Wells Fargo CEO John Stumpf made it clear on Tuesday (again) that the firm wants to bulk up its wealth-management business, calling it the biggest opportunity the bank has.
What was left unsaid was how he'll do that, but one thing is for sure: The methods used by the firm's advisers to attract the first trillion dollars of client money may end up looking much different from those used to gather the next trillion.
The popularity of so-called robo advisers -- basically computer algorithms that help guide portfolios without human interference -- is growing rapidly and expected to explode in coming years, especially among the younger generations who are thought to be more comfortable with impersonal but perfectly rational technology and less comfortable with the traditional Wall Street model of trusting all those good-looking people in suits.
In a report from Deloitte Consulting to be released Wednesday, the amount of assets under management advised by the robots is forecast to surge to $5 trillion to $7 trillion by 2025.
Deutsche Bank just said it was introducing free software that will automatically build and manage portfolios for German clients. Bank of America Merrill Lynch has reportedly put dozens of employees to work on a robo adviser to be rolled out next year. BlackRock bought FutureAdvisor, and there are efforts making the news from Fidelity, Vanguard, Charles Schwab … the list goes on and on. Not to mention the startups like Betterment and Wealthfront, which helped pioneer the space and have hoovered up assets.
Wells Fargo has expressed interest in starting a robo product, so the bank needs to decide whether to build its own or buy one. But with no combatant yet in the robo-adviser wars, it begs the question of whether the bank has already arrived to the battle too late.
It appears so, but a better question may be whether this is even the right fight. The rush to offer some sort of robo product seems eerily familiar to past technology fads. This is certainly the Robo Adviser 1.0 phase and, like all initial attempts to capitalize on technological innovations, it's possible these products end up looking adorably quaint in the rear-view mirror.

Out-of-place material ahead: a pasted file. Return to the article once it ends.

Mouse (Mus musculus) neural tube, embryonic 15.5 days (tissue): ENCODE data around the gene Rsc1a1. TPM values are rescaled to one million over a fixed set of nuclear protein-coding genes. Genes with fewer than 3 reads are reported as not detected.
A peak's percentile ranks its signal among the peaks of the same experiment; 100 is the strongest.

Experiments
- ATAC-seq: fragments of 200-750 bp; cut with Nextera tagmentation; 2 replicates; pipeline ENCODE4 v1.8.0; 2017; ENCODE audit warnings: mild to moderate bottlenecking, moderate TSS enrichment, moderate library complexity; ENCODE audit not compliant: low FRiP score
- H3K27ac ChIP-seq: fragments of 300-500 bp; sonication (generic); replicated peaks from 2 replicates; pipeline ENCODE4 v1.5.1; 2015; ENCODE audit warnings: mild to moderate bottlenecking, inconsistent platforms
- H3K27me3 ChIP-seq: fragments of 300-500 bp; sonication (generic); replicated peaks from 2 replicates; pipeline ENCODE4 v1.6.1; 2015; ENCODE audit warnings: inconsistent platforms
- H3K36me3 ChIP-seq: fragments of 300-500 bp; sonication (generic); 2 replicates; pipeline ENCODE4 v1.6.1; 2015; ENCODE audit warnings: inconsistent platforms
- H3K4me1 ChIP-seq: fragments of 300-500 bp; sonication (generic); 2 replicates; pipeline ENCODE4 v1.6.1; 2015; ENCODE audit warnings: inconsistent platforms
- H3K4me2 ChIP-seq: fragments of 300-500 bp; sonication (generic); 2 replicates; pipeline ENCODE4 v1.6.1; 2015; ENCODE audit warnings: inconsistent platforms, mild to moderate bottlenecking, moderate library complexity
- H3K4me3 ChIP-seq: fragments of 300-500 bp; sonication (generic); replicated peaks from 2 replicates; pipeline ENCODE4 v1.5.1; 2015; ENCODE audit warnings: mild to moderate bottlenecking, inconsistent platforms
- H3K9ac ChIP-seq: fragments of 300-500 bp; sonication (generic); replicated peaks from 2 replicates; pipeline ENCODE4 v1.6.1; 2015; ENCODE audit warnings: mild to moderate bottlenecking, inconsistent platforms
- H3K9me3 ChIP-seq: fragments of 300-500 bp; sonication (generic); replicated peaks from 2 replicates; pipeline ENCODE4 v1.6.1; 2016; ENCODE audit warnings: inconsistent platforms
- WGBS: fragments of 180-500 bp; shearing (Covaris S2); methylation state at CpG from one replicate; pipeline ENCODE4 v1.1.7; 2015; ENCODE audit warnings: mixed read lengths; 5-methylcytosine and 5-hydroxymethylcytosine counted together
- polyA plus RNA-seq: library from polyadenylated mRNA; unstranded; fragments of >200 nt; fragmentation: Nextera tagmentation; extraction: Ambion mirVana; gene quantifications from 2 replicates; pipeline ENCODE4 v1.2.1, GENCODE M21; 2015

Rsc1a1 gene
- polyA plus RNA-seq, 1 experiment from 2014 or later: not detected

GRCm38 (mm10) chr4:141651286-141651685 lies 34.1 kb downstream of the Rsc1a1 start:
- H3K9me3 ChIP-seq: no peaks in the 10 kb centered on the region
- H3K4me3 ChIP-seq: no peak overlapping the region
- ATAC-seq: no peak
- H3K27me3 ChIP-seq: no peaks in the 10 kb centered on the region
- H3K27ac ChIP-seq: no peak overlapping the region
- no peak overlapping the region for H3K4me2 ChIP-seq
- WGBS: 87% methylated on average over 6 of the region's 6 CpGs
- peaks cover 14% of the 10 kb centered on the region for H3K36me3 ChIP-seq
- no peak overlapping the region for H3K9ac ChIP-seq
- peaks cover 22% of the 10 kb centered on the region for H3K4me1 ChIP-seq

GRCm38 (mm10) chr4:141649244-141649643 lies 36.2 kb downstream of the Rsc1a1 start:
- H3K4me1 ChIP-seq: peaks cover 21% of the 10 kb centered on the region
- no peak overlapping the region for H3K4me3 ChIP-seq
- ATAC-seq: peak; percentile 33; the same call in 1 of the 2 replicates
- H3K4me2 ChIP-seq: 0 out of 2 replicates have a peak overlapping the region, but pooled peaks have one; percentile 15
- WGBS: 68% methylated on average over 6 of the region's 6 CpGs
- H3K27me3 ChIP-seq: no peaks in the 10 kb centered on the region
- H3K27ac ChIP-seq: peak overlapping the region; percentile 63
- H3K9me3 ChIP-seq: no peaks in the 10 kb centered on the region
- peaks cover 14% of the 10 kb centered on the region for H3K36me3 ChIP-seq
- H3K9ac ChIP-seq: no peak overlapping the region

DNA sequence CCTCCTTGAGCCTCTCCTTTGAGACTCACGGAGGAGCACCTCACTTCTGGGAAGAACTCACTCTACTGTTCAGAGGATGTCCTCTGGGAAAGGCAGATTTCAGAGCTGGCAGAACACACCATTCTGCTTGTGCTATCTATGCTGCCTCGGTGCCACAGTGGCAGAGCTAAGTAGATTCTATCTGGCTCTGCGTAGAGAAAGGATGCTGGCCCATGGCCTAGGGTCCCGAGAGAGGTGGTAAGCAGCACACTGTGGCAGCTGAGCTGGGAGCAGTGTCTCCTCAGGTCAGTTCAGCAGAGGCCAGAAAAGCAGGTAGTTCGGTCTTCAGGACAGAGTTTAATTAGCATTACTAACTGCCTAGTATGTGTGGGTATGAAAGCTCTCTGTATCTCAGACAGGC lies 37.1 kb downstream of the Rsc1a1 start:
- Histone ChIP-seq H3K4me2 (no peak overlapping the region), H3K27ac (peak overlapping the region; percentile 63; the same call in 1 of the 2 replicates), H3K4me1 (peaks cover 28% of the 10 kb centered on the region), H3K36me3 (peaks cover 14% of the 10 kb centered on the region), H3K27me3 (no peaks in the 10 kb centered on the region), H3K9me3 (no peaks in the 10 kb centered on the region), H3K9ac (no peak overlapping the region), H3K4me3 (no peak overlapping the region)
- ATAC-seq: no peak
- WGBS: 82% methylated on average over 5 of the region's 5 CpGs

The current buzz is over which one of these services will dominate the robo-advice field as the assets start swelling into the trillions. But what if all these early products are ahead of their time but end up behind the curve, looking like the AOL of Internet service providers or the MySpace of social media? MySpace can redesign its site all it wants, but once the crowds moved to Facebook and Twitter, it was all over.
It's worth noting that the robot advisers have more or less zero track record in dealing with a bear market in stocks, so it's yet to be seen how happy their clients will be after a market rout. Already, firms like Huygens Capital are claiming to take robo advice to the next level with predictive analytics to attempt to tactically manage a portfolio -- more like a robo quant than a robo adviser.
Here is how the Deloitte consultants see the space evolving:
In the future, we will have robo-advice on steroids -- broader, more holistic advice powered by advanced analytics. Just think of the implications, as it could lead to a new world where tech companies own customers and deliver robo-advice (owning the front office functions), while traditional ... firms execute the trades (owning the middle- and back-office functions).
After emerging from the financial crisis with a reputation largely unscathed, at least compared with its competitors, Wells Fargo has an opportunity here to do what it does best: take its time and resist rushing into fads until it's good and ready.
This column does not necessarily reflect the opinion of Bloomberg LP and its owners.
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